There Will Be Another
One of a kind. That’s how he is described. There will never be another player like him.
He is bigger, faster, more athletic. Sure, his scoring and rebounding is amazing, but have you seen his passing? It’s probably his best characteristic. Just astounding court vision, really. He can do it all. And not to mention he averaged a triple double for an entire season! Truly, there will never be another Oscar Robertson.
Oh, sorry. Did you think I was talking about somebody else?
Why aren’t sports fans ever satisfied? Why can’t we look at a player or a team or a season and appreciate them for what they are, not what we want them to be or what we want to compare them to? Michael Jordan hadn’t even retired and we were looking for “The Next Jordan”. There has to be something more, right?
And there always is. There will be another. There was another Jordan before he even retired. Heck, there between Tracy McGrady, Vince Carter, and Kobe Bryant, there were at least three Jordans. Why? Because Jordan influenced the culture. “I wanna be like Mike” made all kinds of kids actually want to be like Mike, and then when they made it to the NBA, they were just like him. And oddly enough, we hated it.
There will be another. Before MJ, there were so many players we thought were the best. We loved Magic and Bird, but by the mid-90’s we had decided that the most impressive thing was individual dominance and intense desire to crush the opposition. We loved Dr. J, but by the 80’s we decided what we really needed the rivalry between two equally skilled opponents to keep us interested. We loved Wilt and Russell and Kareem, but by the 70’s what we really wanted to see was flash and style and high flying athleticism. There was always a best, and there will always be another.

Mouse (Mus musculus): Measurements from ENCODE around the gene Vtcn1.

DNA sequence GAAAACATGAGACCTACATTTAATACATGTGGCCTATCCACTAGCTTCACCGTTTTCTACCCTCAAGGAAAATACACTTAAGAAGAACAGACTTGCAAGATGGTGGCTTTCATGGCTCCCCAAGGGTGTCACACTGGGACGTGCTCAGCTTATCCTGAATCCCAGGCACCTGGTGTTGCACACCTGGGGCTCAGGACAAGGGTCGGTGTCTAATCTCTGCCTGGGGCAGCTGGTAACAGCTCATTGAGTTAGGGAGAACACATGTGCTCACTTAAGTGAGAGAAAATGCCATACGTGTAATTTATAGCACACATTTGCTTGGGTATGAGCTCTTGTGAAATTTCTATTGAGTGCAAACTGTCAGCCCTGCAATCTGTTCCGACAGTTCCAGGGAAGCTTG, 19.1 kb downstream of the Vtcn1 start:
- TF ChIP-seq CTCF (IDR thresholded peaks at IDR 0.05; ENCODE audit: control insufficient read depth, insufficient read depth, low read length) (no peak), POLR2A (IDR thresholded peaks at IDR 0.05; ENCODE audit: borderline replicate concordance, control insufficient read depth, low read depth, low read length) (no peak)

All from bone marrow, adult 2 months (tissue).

Lebron James is not Michael Jordan. Michael Jordan is not Bill Russell. Yet we have no choice but to constantly compare them all in a constant search for the next big thing. In the process, we ignore and downplay the accomplishments of the great ones in the past. Nobody remembers just how huge the impact of Julius Erving really was, because we’re too focused on rings and rings and MVPs and all this other stuff. MJ hasn’t even been retired for all that long and we can’t help but say “Eh, maybe Jordan wasn’t THAT good.”
Think about Wilt Chamberlain. What do you remember? The 100 point game and his claim to have had a lot of sex. That’s it. Not his insane athletic ability and how he would compete in the high jump in college. Not his playing for the Harlem Globetrotters. None of that. Time causes us to think we are the best versions of humanity ever, and the same applies to sports. We have smart phones and iPads, so surely our sports are just that much better than they were 50 years ago as well.
It’s really strange to really think about. I mean, Lebron has always been told that he was The Chosen One. He had every single gift, and everything has gone his way. Forget the fact that many other NBA players have better dribble moves. Forget that many others are better shooters. Forget that many others can pass better and have multitudes of post moves and can create their own shot better. Forget that there are many other NBA players who are, in a sense, better basketball players in terms of refined ability. His naturalness trumps them all, so we can’t look around that and we won’t do it in the first place. But this isn’t about whether or not he’s good. Very clearly, he is the best we have right now.
We have no healthy view of the past, so therefore we have no healthy view of the present. And because of that, we will not have a healthy view of the future. Lebron James is bigger and faster and more athletic than anyone we’ve ever seen, so surely there’s nobody like him. Except we’re already seeing what lies down the road. We’re already seeing fast and athletic 7 foot tall guys who can dribble around defenders and shoot over them. Kevin Durant is the prototype for the future of the NBA. We already have the future in front of us right now. Yet we are always looking for another, all the while thinking this is the best it will ever be. What a contradiction.
Is Lebron the best ever? I don’t know. He’s 28 years old and only won two titles. We we trying to have the same discussion about Michael Jordan when he was 28? We can’t credit the man for what he actually has done without overreacting one way or another. Either he’s the worst or the best but we can’t ever just say “Right now, he is a really good basketball player.” But I know for sure one thing: in ten years, we will be looking for the next Lebron James. 1o years after that, we’ll be wondering if Lebron really was all that great anyway.
This NBA season has drawn to an end. But thank God, there will be another.